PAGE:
In the first SACRU webinar, Drs. Isabel Capeloa Gil (Universidade Católica Portuguesa) and Takehito Kamata (Sophia University) moderated a very interesting discussion about the development and delivery of and the ethical issues surrounding access to COVID-19 vaccinations. The panelists included Drs. Nadia Abuelezam (Boston College), Xavier Symons (Catholic University of Australia), and Alexis Kalergis (Pontificia Universidad Católica de Chile).
El covid-19 será sin duda el tema que marcará este año. Desde sus tratamientos y prevención hasta el desarrollo de vacunas. Sin embargo, ¿qué pasa si no prevenimos sus causas?
Generalmente, cuando sufrimos una enfermedad, lo primero que hacemos es ir al doctor, descifrar qué es lo que tenemos y ver un tratamiento oportuno. Sin embargo, generalmente este proceso no se queda ahí. Viene acompañado de una serie de exámenes que buscan analizar algo base: ¿por qué estamos enfermos? —Read more
Boston College Law School’s Lex Latinx webinar series is a series of five online conferences in Spanish with simultaneous translation to English, with speakers from different Latin American Universities and BC Law Faculty discussing human rights protection during the pandemic as well as perspectives for the post-pandemic.
A few years after receiving the Nobel Prize for Literature in 1982, the Colombian writer Gabriel García Márquez published his novel Love in the Time of Cholera. Years earlier, the Swedish doctor Axel Munthe, who came to Naples in 1884 to treat the victims of a cholera epidemic, wrote his Letters From A Mourning City. In both cases, an epidemic caused by the bacterium Vibrio cholerae is the background for deeply human stories (imaginary in Márquez’s novel and real in Munthe’s letters). Márquez and Munthe invite us to contemplate how it is possible to live “in the time” of an epidemic, as involuntary witnesses of human suffering, eager to help the most needy and aware of the risks of contagion.
Alejandro Olayao-Méndez, SJ contributed to a 9 July 2020 blog post on bmj.com. >>>
On 20 March 2020, the Trump administration announced that it would be limiting nonessential travel across US land borders . Citing the threat of covid-19, the processing of asylum seekers or those who enter the US without appropriate documentation or authorization would, without delay or legal process, be deported . These policy changes, and subsequent others, have created an acute-on-chronic health crisis amongst asylum seekers and migrants on Mexico’s northern border .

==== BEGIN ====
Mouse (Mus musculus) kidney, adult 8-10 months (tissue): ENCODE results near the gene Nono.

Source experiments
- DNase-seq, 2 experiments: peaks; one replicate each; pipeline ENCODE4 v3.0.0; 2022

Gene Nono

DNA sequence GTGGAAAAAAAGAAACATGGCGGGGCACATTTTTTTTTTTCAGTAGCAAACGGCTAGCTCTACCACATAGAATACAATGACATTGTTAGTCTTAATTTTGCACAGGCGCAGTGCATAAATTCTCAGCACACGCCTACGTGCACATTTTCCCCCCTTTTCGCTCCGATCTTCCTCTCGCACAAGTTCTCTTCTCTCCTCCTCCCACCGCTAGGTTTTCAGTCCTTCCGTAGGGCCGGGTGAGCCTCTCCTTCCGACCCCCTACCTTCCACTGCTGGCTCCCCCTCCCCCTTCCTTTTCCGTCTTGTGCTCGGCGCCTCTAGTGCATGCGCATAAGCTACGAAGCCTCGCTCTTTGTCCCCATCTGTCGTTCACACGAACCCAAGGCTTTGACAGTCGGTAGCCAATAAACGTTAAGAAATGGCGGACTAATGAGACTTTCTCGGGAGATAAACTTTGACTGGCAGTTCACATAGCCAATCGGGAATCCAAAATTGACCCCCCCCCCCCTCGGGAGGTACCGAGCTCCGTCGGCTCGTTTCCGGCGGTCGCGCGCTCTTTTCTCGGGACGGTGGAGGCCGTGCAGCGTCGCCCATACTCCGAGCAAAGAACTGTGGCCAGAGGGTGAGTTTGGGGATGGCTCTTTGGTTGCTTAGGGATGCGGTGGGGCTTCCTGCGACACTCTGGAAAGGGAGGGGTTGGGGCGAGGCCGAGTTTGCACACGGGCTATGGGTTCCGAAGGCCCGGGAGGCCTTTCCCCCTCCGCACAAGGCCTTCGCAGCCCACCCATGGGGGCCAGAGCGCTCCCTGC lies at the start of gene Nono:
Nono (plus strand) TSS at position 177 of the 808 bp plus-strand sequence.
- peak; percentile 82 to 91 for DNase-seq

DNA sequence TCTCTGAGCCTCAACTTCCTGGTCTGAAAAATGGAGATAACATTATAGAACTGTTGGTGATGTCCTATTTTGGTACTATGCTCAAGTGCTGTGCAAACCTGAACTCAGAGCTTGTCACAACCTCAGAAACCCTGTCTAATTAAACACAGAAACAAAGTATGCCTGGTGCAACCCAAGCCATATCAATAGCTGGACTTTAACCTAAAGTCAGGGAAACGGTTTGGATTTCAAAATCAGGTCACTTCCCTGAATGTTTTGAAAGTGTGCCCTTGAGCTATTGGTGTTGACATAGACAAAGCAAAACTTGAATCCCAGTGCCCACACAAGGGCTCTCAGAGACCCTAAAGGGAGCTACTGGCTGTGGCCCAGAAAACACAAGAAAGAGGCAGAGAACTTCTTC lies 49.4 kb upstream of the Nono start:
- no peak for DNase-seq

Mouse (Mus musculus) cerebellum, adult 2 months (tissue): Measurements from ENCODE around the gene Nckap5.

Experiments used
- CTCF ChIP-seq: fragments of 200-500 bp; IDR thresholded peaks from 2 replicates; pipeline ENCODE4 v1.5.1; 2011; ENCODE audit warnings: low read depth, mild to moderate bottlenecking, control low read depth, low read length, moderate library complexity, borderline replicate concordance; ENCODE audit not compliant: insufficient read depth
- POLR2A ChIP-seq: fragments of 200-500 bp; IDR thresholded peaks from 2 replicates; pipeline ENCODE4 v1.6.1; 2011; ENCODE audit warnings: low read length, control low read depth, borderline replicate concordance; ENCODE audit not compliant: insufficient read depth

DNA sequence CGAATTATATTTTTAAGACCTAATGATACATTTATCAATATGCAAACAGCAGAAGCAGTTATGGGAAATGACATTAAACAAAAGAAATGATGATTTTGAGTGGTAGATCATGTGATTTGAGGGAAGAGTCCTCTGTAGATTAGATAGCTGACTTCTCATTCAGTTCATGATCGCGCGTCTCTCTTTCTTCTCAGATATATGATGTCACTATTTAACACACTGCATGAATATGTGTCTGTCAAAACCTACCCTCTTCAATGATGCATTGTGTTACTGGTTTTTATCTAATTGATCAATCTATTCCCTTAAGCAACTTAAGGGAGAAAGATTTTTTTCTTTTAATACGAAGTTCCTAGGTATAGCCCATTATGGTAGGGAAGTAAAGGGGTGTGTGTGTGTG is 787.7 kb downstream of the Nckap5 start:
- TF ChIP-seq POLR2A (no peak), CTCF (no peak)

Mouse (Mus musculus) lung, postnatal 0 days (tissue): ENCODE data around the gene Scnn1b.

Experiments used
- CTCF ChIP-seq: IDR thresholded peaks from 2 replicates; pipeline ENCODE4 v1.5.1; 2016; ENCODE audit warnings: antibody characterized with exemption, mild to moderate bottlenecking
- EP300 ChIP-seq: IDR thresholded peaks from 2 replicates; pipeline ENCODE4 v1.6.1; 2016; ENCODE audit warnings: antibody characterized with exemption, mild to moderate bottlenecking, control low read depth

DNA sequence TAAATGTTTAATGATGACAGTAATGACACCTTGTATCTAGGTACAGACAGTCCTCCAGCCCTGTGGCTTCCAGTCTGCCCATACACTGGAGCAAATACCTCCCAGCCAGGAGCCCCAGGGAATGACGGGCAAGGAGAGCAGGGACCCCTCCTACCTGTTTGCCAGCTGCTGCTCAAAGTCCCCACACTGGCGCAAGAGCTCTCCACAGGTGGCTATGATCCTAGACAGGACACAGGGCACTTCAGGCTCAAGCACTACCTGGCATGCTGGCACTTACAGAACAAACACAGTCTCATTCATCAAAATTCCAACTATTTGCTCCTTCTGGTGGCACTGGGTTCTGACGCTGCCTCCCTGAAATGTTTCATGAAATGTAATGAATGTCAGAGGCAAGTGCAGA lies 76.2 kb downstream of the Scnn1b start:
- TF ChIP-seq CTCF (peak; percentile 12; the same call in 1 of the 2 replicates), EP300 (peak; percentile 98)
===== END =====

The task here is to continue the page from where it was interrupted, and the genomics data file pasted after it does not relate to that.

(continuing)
Consistent with previously unsubstantiated claims that asylum seekers pose a public health threat to the US, the United States government purported that these policies were needed to safeguard Americans from covid-19 [4,5]. Yet at the time of the announcement, there were over 17,000 confirmed cases of covid-19 in the US, compared to only 164 cases in Mexico, and 37 cases reported in Guatemala, El Salvador, and Honduras combined [6,7].
Diamond, M., Novak, C., Testa, L., Olayao-Méndez, A. (2020, July 9). Cross-border implications of the US response to covid-19: an escalating health crisis on Mexico’s northern border. TheBJMOpinion. <https://blogs.bmj.com/bmj/2020/07/09/cross-border-implications-of-the-us-response-to-covid-19-an-escalating-health-crisis-on-mexicos-northern-border/>
Purpose – In this commentary, the authors consider how the COVID-19 pandemic has impacted immigrant education and professional communities in schools, discussing the implications of these shifts for school leaders in the United States.
Design/methodology/approach – After providing an overview of relevant issues, the authors explore four specific areas for leaders to reflect on in their work.
Findings – The pandemic presents so many challenges to immigrant communities and educators. The reshaping of professional community in schools can help ameliorate these issues.
Originality/value – Our commentary contributes some initial insights to the evolving equity issues emerging in the midst of pandemic
Journal of Professional Capital and Community
In the fall of 1918, the influenza pandemic tore across the world. Public health nurses in cities throughout this country cared for some of the most vulnerable—sick children and families from poor communities, their fragile economies further devastated by this scourge. At that time, nurses’ practices were governed by Florence Nightingale’s precepts of good hygiene, nutrition, fresh air, and rest. They worked to do right by their patients, but their ability to make a difference was tempered by the lack of existing knowledge and resources needed to provide the most efficacious care possible
Journal of Pediatric Nursing 52 (2020) A7–A8